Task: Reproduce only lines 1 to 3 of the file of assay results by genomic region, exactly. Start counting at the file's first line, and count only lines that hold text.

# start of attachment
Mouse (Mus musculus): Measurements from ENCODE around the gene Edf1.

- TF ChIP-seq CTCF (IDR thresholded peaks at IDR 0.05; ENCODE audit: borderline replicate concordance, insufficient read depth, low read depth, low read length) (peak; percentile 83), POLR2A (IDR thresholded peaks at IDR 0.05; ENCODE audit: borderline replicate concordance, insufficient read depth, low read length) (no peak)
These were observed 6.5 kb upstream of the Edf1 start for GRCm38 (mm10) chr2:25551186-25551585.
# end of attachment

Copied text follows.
Mouse (Mus musculus): Measurements from ENCODE around the gene Edf1.

- TF ChIP-seq CTCF (IDR thresholded peaks at IDR 0.05; ENCODE audit: borderline replicate concordance, insufficient read depth, low read depth, low read length) (peak; percentile 83), POLR2A (IDR thresholded peaks at IDR 0.05; ENCODE audit: borderline replicate concordance, insufficient read depth, low read length) (no peak)
These were observed 6.5 kb upstream of the Edf1 start for GRCm38 (mm10) chr2:25551186-25551585.